“Don’t Patronize Me!”
We all try to adjust our way of speaking to the recipient and the environment. In other Newsletters I have talked about the Lombard Effect (Newsletter #019: “The White Crowned Sparrow”; #087: “Christmas Parties”). It states that all creatures need to be heard. That includes humans. If the background noise rises we adapt. We speak louder and slower. We articulated more clearly and use our body and facial expressions more. This all takes place subconsciously.
But what happens if we get the accommodation wrong? What if we over adjust when talking to an older person. If a server misunderstands the signals of age and adopts the “Lombard” speech, they come across as patronizing. This can annoy the recipient since it implies they are old and decrepit. It can have other effects. It can trigger that stereotype we all hold within us. That stereotype that is much worse than reality. Once triggered it becomes a self-fulfilling prophecy (Newsletter #017 “The Enemy Within”). That over-accommodation becomes ageist, even if it was not intended to be.
In a recent study respondents were asked to take a visual ability test. The task was the matching of patterns on bricks. The computer pre-recorded instructions came in two forms. One employed normal speech. The second moved into Lombard or patronizing speech. There were old and young respondents. As part of the manipulation respondents were asked to input their age and name. They were told that the computer would then select the appropriate instructions. This was designed to suggest to the older respondent that the computer had been chosen the introduction to fit their age. In fact the process was random.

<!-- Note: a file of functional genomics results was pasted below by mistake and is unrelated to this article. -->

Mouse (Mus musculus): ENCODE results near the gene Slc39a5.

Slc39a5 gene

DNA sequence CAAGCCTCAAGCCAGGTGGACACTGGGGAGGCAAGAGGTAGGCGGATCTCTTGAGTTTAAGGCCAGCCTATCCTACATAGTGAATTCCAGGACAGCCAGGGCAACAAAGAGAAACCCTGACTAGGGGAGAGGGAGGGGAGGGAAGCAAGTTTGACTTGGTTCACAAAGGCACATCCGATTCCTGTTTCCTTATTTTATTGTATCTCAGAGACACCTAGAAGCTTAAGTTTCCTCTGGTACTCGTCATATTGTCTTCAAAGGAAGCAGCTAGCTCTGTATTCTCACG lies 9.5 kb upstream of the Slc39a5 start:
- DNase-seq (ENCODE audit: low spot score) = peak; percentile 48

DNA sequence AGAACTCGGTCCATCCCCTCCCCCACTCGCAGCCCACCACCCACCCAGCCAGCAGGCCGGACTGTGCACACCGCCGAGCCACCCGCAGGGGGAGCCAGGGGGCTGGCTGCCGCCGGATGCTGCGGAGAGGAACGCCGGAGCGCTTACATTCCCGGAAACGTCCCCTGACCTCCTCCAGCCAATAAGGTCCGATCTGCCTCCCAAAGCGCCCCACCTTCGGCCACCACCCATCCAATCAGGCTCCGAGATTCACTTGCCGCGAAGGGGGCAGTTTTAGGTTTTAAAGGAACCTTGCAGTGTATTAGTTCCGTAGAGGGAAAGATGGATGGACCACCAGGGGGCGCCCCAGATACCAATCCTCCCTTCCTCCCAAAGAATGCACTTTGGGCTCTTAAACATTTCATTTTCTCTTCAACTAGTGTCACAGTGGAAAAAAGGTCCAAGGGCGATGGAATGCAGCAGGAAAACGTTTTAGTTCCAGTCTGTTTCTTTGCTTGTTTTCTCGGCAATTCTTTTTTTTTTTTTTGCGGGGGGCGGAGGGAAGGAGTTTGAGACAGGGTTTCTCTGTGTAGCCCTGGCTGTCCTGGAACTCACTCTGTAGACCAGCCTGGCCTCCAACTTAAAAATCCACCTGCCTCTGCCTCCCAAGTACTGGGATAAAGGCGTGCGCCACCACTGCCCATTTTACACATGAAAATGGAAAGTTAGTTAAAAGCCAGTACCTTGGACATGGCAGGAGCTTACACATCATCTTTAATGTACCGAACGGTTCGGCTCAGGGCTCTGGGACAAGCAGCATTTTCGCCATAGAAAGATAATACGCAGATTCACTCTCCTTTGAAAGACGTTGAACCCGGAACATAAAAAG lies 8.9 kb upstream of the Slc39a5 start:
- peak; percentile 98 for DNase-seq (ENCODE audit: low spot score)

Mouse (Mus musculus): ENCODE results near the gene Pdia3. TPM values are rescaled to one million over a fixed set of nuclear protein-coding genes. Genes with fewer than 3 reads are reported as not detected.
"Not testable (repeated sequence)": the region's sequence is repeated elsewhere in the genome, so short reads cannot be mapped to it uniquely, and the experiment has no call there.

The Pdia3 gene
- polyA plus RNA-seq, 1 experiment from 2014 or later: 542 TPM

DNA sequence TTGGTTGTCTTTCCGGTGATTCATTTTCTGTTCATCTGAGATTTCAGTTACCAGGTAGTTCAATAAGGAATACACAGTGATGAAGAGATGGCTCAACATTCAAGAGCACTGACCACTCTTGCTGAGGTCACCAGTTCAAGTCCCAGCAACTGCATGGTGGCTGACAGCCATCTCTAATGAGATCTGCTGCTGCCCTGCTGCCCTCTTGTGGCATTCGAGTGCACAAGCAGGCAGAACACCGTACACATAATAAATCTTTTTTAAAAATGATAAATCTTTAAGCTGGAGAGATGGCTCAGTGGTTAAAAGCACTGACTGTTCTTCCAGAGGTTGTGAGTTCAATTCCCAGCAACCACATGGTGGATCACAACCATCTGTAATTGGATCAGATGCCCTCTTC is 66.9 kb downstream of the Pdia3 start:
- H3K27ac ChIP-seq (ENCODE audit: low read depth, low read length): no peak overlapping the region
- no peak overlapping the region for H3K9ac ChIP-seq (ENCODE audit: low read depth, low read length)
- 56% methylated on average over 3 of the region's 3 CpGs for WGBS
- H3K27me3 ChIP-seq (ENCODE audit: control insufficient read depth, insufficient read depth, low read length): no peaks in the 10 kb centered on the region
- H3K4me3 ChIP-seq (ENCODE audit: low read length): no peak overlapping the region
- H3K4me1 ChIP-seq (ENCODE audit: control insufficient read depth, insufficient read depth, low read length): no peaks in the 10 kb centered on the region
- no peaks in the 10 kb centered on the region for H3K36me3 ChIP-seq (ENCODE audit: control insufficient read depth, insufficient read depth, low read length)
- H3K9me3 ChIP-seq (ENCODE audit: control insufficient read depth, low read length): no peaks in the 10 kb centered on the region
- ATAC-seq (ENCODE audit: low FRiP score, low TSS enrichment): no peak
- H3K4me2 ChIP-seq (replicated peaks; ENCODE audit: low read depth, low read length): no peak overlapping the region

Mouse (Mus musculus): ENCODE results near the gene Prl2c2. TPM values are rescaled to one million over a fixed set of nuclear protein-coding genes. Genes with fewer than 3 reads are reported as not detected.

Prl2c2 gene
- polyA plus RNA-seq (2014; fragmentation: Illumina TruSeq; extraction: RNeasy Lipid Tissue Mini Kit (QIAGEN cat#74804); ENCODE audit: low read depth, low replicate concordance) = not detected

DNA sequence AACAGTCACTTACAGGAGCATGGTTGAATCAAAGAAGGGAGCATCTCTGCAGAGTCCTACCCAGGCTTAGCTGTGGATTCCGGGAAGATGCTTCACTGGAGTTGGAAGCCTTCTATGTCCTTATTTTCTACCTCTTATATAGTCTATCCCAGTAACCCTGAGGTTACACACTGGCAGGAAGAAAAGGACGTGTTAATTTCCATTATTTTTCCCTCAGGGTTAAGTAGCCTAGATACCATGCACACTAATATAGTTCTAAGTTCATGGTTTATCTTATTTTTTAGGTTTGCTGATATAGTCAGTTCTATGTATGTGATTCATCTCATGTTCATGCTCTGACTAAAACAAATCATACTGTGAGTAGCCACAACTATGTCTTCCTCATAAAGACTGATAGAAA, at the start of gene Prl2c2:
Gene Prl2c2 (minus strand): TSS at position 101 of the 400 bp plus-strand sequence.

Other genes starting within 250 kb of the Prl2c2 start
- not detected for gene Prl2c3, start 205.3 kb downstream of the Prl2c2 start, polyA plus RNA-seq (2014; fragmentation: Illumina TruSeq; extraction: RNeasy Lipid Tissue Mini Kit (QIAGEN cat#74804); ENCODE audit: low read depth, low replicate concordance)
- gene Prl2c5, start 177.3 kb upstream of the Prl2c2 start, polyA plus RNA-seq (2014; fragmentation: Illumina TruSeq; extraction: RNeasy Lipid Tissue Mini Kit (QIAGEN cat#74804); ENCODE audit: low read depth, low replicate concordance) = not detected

The results were perhaps now predictable. The style of presentation of the instructions made no difference to the test results of the young group. With an older group the “patronizing speech” generated a much lower test score. The stereotype within had taken over and supressed cognitive ability.
What was interesting about this particular study is that the respondents also completed two other questionnaires. One was about their positive and negative attitudes to ageing. The other, the frequency and quality of their interactions with older/younger people. Both had little to no effect on younger respondents. For the older group both mitigated the impact of the patronizing speech. People who were positive about ageing were less sensitive. Those who had good quality contact with the young were less sensitive. The amount of contact had no impact, it was the quality that mattered.
Patronizing everyday speech can be ageist, even if unintended. It can be triggered subconsciously by an ageist stereotype. It can in turn trigger the “Enemy Within”. It can affect cognitive performance and reinforce the perceived problems of being old. It can become a vicious circle.